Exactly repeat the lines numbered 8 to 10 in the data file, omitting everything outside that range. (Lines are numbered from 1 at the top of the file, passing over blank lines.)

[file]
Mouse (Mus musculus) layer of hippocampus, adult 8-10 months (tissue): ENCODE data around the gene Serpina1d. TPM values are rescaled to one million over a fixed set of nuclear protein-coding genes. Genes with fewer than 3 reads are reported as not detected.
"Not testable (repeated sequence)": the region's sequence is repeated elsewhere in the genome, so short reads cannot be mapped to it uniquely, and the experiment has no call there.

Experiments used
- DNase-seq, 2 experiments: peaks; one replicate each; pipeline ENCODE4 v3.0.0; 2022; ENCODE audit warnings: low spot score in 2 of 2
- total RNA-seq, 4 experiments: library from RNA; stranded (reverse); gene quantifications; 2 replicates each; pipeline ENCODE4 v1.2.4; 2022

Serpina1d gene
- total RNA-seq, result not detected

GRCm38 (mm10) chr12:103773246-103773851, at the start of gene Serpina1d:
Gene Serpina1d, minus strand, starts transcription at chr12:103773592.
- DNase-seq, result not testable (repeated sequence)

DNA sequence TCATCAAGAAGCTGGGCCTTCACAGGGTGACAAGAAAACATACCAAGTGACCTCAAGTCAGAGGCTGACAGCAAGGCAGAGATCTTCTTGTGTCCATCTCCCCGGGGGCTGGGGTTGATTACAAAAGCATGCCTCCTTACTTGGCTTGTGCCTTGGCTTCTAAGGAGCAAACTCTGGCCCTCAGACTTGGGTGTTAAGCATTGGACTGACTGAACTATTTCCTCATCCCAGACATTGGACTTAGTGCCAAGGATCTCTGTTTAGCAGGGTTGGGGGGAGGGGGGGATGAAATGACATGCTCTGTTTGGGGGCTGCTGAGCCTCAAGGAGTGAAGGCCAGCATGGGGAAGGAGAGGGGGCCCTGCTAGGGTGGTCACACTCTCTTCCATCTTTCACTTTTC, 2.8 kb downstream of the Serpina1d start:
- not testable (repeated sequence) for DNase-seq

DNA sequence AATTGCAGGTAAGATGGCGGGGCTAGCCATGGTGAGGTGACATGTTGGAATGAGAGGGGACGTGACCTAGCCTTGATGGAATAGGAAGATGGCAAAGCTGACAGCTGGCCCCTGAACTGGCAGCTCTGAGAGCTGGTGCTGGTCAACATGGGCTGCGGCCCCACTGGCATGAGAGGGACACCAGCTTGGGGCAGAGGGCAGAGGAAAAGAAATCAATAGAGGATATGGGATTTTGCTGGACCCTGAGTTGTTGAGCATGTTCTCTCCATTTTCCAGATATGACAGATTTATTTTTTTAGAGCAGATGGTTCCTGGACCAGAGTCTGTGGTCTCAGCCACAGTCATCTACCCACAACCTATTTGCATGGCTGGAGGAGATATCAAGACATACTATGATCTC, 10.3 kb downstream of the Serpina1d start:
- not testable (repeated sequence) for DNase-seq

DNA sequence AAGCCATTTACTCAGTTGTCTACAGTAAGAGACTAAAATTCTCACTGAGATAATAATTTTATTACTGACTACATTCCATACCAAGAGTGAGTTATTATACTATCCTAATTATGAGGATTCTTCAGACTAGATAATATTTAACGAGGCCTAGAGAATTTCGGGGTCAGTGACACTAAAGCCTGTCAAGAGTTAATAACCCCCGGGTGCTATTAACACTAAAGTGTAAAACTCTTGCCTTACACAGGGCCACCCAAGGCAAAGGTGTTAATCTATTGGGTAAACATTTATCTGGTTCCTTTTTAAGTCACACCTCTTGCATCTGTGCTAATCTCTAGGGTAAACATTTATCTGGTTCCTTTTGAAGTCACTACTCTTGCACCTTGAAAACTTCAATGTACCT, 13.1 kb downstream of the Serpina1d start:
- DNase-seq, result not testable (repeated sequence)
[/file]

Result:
GRCm38 (mm10) chr12:103773246-103773851, at the start of gene Serpina1d:
Gene Serpina1d, minus strand, starts transcription at chr12:103773592.
- DNase-seq, result not testable (repeated sequence)